June 9, 2023

The following are miscellaneous thoughts and observations.  Obviously we’ve not been anywhere long enough to form any firm basis for generalizations so they aren’t intended in that way. As more things come to mind, we’ll add them so this page will continue to evolve for a bit.

While we were in Paris we observed many people (young, old, students, business people, men, women) walking around with one to several meter-long baguettes. As they’d walk, they’d rip off a piece of bread and eat.  Nice!  Here in Turin, people seem to frequently nosh on things flowing with chocolate! Nicer!
Chocolate is everywhere in Turin!
Scents: I expected to be assaulted with scents (cologne, perfume, etc.) in both France and Italy.  But really haven’t noticed any at all.
Smoking: It seems far more people smoke in France than at home – we’ve not noticed it so much in Italy. However, in stark contrast to the new smoking by-law in Halifax, smoking seems to be ok pretty much everywhere in both countries – however we’ve not noticed ANY smoking indoors in restaurants, but it’s frequent in the outdoor eating areas.
It’s common in Italy for stores, shops, restaurants, etc. to close in the afternoon. This allows workers to go home for a proper lunch. It also extends the working da to 7 or 7:30 pm. In more urban areas the practice is not universal,. However, as you walk along the street in the city, you’ll still see some stores – even large ones – closed for a while in the afternoon.
This is the inside of the door at one of our accomodations.  Notice anything missing?  There is no way to lock this door from the inside unless you use the key.  That also means of course, there is no way to unlock it witout the key.  This appears to be quite standard in France and Italy.  It is illegal in North America.
A sink in a public bathroom (in Italy). Notice anything? No taps. See the little pedal near the floor? Yes! That’s how you turn on the water. SO much more hygenic! When will this come to North America?
English: English is embarrassingly pervasive in both France and Italy – and I assume, in many other parts of the world.  We’ve seen MANY cases of English only.  These aren’t just tourist related signs either, yesterday I saw “BACK TO SCHOOL” in a store window, for example. The practice is, in my opinion, an indication of the arrogance of North America.
This is another example of the influence of North American culture. I saw this chain of restaurants in Turin (it’s throughout much of Europe) and I was amazed. Really… there is so much wrong with this.  The reference is obviosly to the “wild west” of the US, the menu is extensive and includes mostly BBQ an BBQ related items, from all over the US (not just the west). But that’s not the point.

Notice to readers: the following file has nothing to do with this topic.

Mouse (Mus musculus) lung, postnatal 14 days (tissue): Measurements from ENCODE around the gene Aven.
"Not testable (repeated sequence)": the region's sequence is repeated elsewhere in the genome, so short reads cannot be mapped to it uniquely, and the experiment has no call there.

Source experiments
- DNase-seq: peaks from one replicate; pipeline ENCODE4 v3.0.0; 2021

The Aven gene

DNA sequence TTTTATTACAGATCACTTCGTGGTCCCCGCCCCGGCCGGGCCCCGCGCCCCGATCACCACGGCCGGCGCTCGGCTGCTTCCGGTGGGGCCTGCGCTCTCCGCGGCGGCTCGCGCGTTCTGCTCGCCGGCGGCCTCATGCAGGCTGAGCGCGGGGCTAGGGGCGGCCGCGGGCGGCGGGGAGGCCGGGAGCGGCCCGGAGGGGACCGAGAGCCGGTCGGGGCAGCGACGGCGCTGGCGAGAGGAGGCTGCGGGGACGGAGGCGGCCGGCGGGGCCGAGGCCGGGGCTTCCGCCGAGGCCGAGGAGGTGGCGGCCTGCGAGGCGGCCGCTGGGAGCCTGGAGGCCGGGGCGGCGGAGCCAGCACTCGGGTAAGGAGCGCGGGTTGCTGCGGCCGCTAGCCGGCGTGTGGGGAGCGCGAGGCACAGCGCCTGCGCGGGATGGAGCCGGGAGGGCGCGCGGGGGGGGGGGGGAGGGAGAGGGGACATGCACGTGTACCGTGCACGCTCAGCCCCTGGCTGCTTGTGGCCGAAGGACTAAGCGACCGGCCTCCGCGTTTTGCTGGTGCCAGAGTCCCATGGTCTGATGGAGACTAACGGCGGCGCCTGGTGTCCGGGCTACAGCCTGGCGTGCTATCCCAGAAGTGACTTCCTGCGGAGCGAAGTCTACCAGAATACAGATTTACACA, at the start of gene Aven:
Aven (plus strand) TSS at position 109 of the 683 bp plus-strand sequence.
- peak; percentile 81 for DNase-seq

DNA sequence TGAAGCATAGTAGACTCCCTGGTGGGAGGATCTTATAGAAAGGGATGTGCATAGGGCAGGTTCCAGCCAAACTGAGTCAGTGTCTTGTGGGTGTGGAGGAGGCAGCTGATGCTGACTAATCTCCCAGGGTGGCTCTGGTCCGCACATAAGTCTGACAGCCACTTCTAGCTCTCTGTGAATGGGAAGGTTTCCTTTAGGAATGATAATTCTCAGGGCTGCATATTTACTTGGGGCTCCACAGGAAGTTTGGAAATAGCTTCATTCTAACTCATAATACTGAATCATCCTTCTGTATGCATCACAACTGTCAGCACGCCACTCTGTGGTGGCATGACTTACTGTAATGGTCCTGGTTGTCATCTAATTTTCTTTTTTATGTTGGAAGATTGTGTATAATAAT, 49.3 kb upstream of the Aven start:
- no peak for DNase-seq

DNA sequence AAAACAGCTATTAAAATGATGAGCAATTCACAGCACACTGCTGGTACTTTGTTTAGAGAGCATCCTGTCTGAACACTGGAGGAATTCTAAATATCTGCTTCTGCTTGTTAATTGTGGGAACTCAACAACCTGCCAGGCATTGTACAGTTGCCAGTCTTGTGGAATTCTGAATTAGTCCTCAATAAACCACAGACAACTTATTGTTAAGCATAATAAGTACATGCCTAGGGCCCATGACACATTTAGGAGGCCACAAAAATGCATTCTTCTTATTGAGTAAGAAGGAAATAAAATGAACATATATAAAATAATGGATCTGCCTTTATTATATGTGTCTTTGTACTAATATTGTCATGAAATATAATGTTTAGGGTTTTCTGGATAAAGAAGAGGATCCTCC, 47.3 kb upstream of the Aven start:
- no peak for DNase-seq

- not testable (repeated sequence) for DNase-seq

At first I assumed this was a NA chain pushing into Europe – my limited research indicates, so far, that isn’t the case – but I want to dig deeper on that. However, if it’s based in Europe, the message is even worse and suggests that Europeans think it’s a good thing to market “old Wild West” in a region that is MUCH older than any BBQ idea in the US.  Additionally, the chain seems to be only in WESTERN Europe!

Here are two toilets that we thought were unusual.

On the right is an older style designed for squatting (which, apparently is actually a more healthy position nn which to… do your business). This is the only one we saw and was in the train station in Lucca. The flush was powerful!

On the left is a much newer toilet. This one was in one of our accomodations. Notice the cut out area at the front.  Brilliant!  (I’m sure at least the guys understand the advantage here!  We’d like to see more of the toilets on the left everywhere!  Bravo to the designers on that project!

Sidenote: Notice how the water enters the toilet tank at the top? Every tank we’ve seen here is like that.

Early in our adventure we noticed that the level of dress is, in general, significantly higher than elsewhere.  Even when we got to Lyon, we noticed a more relaxed attitude.  In Paris we were quite out of place in our shorts and t-shirts, which were worn only by those out for a run/jog.
Scooters – YUP, the kid of two-wheeled scooter the kid down the street might have.  Not powered. Not fancy. Just a scooter.  This is something we think of as, well, something the kid down the street might have!  But in Paris, Lyon, etc. this is a mode of transportation for anyone in the city.  It’s not uncommon to see businessmen/women scooting along the street! So, before you get annoyed at that kid down the street – remember the CEO of a company in Paris may very well get around in the same way!